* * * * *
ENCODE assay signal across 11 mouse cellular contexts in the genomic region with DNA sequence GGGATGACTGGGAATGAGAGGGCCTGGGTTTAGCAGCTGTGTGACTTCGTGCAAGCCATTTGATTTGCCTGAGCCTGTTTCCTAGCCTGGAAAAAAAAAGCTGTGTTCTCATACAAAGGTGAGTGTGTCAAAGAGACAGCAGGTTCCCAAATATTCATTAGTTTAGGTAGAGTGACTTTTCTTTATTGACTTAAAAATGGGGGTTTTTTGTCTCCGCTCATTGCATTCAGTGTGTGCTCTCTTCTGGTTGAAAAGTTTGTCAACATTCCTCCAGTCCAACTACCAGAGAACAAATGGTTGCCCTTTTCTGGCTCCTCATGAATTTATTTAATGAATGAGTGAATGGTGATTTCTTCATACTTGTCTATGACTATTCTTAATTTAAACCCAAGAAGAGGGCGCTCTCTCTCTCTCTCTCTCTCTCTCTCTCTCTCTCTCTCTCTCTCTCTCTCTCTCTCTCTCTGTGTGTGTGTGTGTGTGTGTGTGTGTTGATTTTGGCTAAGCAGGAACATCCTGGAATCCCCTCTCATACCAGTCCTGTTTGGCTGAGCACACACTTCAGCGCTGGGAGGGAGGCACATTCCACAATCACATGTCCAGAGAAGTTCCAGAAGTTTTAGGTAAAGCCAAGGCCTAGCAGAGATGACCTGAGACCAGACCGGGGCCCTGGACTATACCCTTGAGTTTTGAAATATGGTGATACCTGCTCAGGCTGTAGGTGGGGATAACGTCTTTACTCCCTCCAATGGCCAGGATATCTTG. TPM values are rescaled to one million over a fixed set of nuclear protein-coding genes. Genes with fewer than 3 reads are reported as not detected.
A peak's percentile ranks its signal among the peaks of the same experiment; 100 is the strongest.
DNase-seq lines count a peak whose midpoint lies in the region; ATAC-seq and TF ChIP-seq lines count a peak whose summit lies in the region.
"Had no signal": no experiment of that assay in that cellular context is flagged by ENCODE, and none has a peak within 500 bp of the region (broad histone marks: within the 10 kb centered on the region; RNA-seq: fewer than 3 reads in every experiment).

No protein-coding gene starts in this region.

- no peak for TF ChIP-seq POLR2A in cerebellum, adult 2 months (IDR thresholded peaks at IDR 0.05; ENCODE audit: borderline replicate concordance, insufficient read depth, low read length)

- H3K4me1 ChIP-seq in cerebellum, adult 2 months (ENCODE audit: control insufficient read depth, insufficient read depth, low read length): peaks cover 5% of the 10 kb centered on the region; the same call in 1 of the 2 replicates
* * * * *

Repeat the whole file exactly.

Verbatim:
ENCODE assay signal across 11 mouse cellular contexts in the genomic region with DNA sequence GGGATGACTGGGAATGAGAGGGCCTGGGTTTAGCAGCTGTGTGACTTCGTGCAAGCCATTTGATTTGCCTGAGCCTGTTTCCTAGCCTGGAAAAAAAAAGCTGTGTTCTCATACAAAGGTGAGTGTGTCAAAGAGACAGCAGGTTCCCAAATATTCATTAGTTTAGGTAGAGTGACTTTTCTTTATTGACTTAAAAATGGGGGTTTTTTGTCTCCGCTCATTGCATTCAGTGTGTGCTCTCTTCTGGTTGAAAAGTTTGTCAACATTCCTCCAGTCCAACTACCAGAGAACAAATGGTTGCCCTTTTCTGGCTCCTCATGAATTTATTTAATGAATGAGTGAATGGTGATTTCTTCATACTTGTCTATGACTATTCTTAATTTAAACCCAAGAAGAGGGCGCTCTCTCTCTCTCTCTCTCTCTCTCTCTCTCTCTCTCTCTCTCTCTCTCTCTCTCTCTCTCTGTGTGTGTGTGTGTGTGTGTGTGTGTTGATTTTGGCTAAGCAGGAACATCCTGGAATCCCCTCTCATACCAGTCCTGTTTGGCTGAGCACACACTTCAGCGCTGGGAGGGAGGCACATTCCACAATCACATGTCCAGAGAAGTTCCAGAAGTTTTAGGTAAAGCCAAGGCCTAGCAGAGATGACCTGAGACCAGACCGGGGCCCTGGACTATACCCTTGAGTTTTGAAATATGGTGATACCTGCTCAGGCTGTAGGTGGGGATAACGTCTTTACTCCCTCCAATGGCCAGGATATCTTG. TPM values are rescaled to one million over a fixed set of nuclear protein-coding genes. Genes with fewer than 3 reads are reported as not detected.
A peak's percentile ranks its signal among the peaks of the same experiment; 100 is the strongest.
DNase-seq lines count a peak whose midpoint lies in the region; ATAC-seq and TF ChIP-seq lines count a peak whose summit lies in the region.
"Had no signal": no experiment of that assay in that cellular context is flagged by ENCODE, and none has a peak within 500 bp of the region (broad histone marks: within the 10 kb centered on the region; RNA-seq: fewer than 3 reads in every experiment).

No protein-coding gene starts in this region.

- no peak for TF ChIP-seq POLR2A in cerebellum, adult 2 months (IDR thresholded peaks at IDR 0.05; ENCODE audit: borderline replicate concordance, insufficient read depth, low read length)

- H3K4me1 ChIP-seq in cerebellum, adult 2 months (ENCODE audit: control insufficient read depth, insufficient read depth, low read length): peaks cover 5% of the 10 kb centered on the region; the same call in 1 of the 2 replicates